2 1/2 Stars
Ridley Scott films have an amazing attention to detail. Everything from production, set and costume design to the actual cinema techniques of editing, cinematography and script are poured over with feverish devotion. Wether it be an alien vessel, a look at modern warfare or gladiatorial days in the Roman coliseum; Scott and his collaborators are masters of recreating a time period and mounting gargantuan production behind them. Kingdom of Heaven is Scott’s first return to ancient times since the OSCAR winning Gladiator, the two films couldn’t be more different. Those seeking the majestically beautiful violence of that earlier classic will be disappointed to find that Kingdom is a slow-moving, often-times ponderous affair than is more thought-provoking film. In fact other than two or three protracted battle sequences, including a doozy in the final act, there is a virtual lack of violence or action of any kind.
How do you review a films like The Bourne Legacy? The Bond movies have turned into serious pieces of art. The Mission Impossible franchise is glossy low brow fun. Then we have the Bourne series, which plays like Sidney Lumet’s The Verdict inter-cut with a Michael Bay flick. In this particular instance, it worked for me. Although I think I’ve had my fill of the Bourne universe at this point.
This is my list of my top five favorite gambling movies. Gambling has been the center of many films, and lends itself to defining some great characters. Dirty and gritty these people walk a thin line – some are fast talkers, others only speak with their eyes. Most are down and out, but they usually find their wins in extreme situations, and we find entertainment in the tug of war possibility between riches and death. After checking out my top five gambling films be sure and see this list of top casino movies.
Box Office Gross: $52,293,982 Adjusted: $0
Oscar-nominated in 1961 for his performance as pool hustler Fast Eddie Felson in The Hustler, Paul Newman won that award a quarter century later when he reprised the role in The Color of Money. At the end of The Hustler, Felson was banned for life from playing the game professionally. In the intervening years, he has become what the despicable George C. Scott was in the 1961 film: a front man for younger hustlers, claiming the lion’s share of the winnings. His latest “client” is arrogant young Tom Cruise, who is goaded into accepting Felson’s patronage by his avaricious girl friend Mary Elizabeth Mastrantonio. Cruise learns not only the refinements of the game, but also the dirty trickery that will help him lure in the suckers. As Cruise becomes successful on these terms, Felson seethes with jealousy, hitting the bottle and carelessly allowing himself to fall victim to another hustler. He tells Cruise to get lost, and vows to make an honest comeback. It is inevitable from this point onward that the younger and the older player will square off in a game for the biggest stakes of all: Fast Eddie Felson’s self-respect.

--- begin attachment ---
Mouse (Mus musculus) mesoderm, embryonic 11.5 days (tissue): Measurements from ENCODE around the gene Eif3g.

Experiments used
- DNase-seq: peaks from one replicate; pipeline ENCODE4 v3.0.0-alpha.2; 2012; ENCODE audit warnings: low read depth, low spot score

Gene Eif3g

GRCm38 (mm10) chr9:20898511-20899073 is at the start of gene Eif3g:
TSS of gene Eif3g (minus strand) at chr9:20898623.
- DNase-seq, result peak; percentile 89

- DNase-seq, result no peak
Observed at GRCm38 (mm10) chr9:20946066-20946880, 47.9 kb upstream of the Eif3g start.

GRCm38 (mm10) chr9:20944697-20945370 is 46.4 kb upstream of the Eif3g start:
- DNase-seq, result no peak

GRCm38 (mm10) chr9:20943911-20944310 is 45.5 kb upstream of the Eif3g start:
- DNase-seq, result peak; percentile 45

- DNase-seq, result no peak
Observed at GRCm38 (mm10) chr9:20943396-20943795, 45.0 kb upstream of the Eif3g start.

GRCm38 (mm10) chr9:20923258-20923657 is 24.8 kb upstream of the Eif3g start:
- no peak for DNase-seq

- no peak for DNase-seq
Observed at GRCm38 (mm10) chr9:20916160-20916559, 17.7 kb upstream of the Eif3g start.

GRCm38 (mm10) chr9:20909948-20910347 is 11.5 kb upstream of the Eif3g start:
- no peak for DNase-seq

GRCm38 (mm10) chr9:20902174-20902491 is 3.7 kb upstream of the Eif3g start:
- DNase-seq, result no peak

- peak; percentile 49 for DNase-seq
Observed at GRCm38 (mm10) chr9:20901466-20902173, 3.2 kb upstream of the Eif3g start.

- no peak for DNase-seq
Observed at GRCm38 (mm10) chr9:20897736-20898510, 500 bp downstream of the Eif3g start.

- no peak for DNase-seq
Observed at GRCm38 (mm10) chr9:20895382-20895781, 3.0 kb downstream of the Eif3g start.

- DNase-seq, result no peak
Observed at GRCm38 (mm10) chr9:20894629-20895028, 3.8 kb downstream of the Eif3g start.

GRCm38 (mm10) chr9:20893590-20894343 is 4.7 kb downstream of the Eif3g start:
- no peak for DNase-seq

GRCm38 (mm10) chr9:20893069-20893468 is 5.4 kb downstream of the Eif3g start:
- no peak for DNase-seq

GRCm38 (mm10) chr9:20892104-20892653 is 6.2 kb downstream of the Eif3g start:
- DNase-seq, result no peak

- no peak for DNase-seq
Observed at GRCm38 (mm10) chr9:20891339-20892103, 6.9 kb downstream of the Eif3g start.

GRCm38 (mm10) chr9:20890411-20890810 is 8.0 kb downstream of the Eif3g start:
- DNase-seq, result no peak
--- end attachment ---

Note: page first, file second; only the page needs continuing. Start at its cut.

‘The Incredible Hulk’ is the second screen incarnation of the Marvel character in five years. Thankfully this version is a lot more coherent and entertaining than the previous film. Edward Norton makes for a vulnerable and sympathetic Bruce Banner, a man living with GAMMA poising that turns him into a green giant known as ‘Hulk’. William Hurt and Tim Roth are quality actors that bring a level of professionalism and grandeur to the proceedings. Roth’s turn from Special Forces leader into the monster known as ‘Abomination’ is one of the best things in the picture.
Edward Norton is no longer playing the Hulk in Joss Whedon’s ‘The Avengers’. Instead Marvel has opted to go with an unknown. Word on the street is that Norton was just a pain to work with on ‘The incredible Hulk’. The studio had this to say, “Our decision is definitely not one based on monetary factors, but instead rooted in the need for an actor who embodies the creativity and collaborative spirit of our other talented cast members.” Norton’s agent of course responded harshly saying that Marvel’s announcement was “misleading and inappropriate”. Norton had this to say on his Facebook page:
As most of you know, I don’t like to talk much about the business of making movies because it means a lot to me to protect the audience’s fullest enjoyment of the ‘magic’ that films can have. But I am so appreciative of the outpouring of support from fans of the Hulk and the Avengers that I feel it would be rude not to respond. So here goes: It seems it won’t work out for me to continue playing Bruce Banner for Marvel in “The Avengers”. I sincerely hoped it could happen and be great for everyone, but it hasn’t turned out as we all hoped. I know this is disappointing to many people and that makes me sad. But I am very sincerely grateful to Marvel for extending the offer and even more so for giving me the chance to be a part of the Hulk’s long and excellent history. And I really can’t thank the fans enough for how much enthusiasm you’ve sent my way about what Louis and I tried to do in our turn with the legend. It means a lot to me. I grew up with Banner and Hulk and have been a fan of every incarnation. I’m really proud, and very blessed, to have been one of them and will be thrilled to see him live on through other actors. Hulk is bigger than all of us, that’s why we love him, right?
Marvel has already been pretty brazen with their dealings with actors by lowballing salaries. Now they obviously have no problem switching out actors, big or small. Do you think this was a good choice by Marvel?